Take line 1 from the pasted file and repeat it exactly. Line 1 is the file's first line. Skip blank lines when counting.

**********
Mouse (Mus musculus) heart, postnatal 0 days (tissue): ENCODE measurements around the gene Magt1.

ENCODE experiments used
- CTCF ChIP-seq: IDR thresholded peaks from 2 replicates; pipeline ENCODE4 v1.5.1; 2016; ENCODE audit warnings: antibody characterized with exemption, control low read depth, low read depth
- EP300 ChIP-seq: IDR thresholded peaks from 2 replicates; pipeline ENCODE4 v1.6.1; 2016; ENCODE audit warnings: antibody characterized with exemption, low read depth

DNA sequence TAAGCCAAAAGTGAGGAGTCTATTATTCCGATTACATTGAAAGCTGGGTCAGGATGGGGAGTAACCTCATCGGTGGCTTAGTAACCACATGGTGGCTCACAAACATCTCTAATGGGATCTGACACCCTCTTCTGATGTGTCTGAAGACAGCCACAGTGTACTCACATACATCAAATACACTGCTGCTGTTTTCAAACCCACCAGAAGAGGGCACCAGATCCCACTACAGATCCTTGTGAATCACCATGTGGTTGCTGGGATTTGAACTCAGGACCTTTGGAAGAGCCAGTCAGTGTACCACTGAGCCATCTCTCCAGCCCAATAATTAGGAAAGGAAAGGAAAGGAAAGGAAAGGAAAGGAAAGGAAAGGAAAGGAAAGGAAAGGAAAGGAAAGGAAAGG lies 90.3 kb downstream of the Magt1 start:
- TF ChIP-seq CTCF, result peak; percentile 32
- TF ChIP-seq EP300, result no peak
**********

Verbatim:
Mouse (Mus musculus) heart, postnatal 0 days (tissue): ENCODE measurements around the gene Magt1.